China to set up new anti-corruption body to oversee all public servants as it intensifies battle against graft
Made up of commissions across the nation, organ will integrate separate state agencies
China will set up a new anti-graft body to consolidate separate state agencies and oversee all public servants in the latest move to combat corruption.
Beijing and the provinces of Shanxi and Zhejiang would set up supervision commissions as pilot programmes, according to a statement from the Communist Party’s Central Committee, Xinhua reported on Tuesday. The commissions would be implemented nationally later, it said.
The goal was to build a state anti-corruption organ under the party’s leadership that would integrate separate government anti-graft forces and cover all public servants, the report said.
The new body will in theory be independent of the executive branch. Members of the three provincial-level anti-graft bodies, or supervision commissions, would be appointed by provincial legislatures, the report said.
Anti-corruption forces on the mainland presently include the Ministry of Supervision; the National Bureau of Corruption Prevention, which is affiliated with the supervision ministry; and the Anti-Corruption Bureau under the supreme prosecutors’ office.
The supervision ministry shares the same office, website, and some of the personnel with the party’s own anti-graft organ, the Central Commission for Discipline Inspection.
Under Chinese law, the ministry is part of the central government and oversees only personnel in the executive branch.
Staff at local legislatures, courts and prosecutors’ offices were expected to come under the watch of the new commissions, analysts said.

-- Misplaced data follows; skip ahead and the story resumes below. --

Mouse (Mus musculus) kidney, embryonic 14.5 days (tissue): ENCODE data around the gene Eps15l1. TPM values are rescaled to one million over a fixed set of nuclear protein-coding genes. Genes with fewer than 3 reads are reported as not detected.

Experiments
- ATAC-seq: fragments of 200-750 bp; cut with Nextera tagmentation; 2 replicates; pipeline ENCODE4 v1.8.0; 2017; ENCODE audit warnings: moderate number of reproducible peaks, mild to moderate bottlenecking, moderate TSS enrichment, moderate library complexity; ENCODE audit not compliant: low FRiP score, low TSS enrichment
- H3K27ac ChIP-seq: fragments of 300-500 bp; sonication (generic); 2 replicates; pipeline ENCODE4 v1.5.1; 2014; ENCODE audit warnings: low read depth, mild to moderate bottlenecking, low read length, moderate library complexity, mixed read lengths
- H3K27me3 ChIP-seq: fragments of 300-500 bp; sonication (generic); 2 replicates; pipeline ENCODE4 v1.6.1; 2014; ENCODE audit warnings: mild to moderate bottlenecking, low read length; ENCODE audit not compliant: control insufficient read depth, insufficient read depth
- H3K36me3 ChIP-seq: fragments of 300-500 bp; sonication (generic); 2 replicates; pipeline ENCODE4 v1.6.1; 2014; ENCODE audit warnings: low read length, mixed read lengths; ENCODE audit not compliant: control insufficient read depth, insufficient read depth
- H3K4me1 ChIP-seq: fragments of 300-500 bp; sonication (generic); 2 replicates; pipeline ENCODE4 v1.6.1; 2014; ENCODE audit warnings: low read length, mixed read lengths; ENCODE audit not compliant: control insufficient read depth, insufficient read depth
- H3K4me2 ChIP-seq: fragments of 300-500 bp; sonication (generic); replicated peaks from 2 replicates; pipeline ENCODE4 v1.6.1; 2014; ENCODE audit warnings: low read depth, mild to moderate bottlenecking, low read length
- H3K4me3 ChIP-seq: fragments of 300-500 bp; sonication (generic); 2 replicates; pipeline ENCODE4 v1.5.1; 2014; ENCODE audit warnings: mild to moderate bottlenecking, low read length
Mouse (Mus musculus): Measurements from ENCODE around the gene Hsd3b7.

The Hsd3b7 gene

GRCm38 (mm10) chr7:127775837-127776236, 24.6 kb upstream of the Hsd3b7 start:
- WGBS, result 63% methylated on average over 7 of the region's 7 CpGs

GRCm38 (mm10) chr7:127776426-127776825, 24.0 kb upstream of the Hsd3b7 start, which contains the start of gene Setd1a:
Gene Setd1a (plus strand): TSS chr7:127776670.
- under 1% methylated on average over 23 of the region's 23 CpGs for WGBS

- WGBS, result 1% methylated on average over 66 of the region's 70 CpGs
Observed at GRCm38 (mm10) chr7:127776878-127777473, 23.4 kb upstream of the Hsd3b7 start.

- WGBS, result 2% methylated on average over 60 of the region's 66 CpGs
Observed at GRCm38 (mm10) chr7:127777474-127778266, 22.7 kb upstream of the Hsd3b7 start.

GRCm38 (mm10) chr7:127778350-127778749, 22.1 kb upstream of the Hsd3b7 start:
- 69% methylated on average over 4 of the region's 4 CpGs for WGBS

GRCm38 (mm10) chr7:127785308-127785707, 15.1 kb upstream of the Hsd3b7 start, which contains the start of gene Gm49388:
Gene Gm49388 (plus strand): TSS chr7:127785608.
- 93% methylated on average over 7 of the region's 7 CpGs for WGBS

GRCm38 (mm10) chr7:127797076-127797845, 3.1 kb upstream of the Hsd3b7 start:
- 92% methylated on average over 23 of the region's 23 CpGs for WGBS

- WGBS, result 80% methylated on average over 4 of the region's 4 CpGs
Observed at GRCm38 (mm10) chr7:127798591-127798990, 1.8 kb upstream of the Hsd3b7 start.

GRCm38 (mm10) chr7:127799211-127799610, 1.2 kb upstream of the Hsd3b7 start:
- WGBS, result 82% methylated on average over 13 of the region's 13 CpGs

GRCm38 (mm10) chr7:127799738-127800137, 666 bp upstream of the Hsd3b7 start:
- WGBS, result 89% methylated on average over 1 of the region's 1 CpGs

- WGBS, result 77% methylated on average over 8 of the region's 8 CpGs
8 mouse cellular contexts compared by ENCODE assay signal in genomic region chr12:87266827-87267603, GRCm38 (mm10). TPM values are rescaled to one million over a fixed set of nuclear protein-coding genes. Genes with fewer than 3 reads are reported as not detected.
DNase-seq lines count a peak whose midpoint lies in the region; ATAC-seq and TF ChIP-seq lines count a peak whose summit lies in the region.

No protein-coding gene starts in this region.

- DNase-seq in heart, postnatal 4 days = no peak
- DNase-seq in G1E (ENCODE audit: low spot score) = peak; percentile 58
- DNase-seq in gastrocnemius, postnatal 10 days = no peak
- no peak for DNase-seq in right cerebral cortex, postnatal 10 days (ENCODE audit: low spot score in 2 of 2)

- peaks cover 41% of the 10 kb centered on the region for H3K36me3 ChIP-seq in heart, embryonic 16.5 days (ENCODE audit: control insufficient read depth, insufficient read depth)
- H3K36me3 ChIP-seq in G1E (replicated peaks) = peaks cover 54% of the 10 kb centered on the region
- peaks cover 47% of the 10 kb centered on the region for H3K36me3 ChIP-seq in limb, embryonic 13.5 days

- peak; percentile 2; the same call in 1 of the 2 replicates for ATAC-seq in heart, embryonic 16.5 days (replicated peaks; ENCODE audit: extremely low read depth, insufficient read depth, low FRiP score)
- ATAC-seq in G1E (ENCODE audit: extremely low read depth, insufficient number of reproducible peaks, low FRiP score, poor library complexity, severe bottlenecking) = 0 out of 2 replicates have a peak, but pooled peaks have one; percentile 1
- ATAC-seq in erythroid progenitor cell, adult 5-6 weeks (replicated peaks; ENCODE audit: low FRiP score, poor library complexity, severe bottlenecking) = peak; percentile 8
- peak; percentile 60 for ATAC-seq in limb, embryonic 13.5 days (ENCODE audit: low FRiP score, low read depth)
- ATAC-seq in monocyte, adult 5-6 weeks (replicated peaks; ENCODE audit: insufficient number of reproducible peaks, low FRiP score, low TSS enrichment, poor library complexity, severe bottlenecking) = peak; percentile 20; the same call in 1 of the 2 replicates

On the mainland, public servants include all personnel on the payroll of the state, including staff at organs of the party, governments at various levels, legislatures, political advisory bodies, judges and prosecutors.
“The supervision departments originally reported to local governments and supervision departments at upper levels,” Li Yongzhong, the former deputy director of the Chinese Academy of Discipline Inspection and Supervision, told The Beijing News. “In many cases, the governments also oversee personnel and financial matters of the supervision departments.
“Now, the supervision commissions will be elected by legislatures. It means that they will report to the legislative branch, fixing the problem of internal supervision.”
The commissions would offer legal grounds for the party’s discipline inspection organs to investigate corruption, said Chen Daoyin, an associate professor at Shanghai University of Political Science and Law.
“The disciplinary commissions have been slammed for limiting personal freedom as party organs,” said Chen.
“It would now be a state responsibility to supervise [graft investigations] via the new commissions, at least on the surface, though the disciplinary commissions are doing the real job.”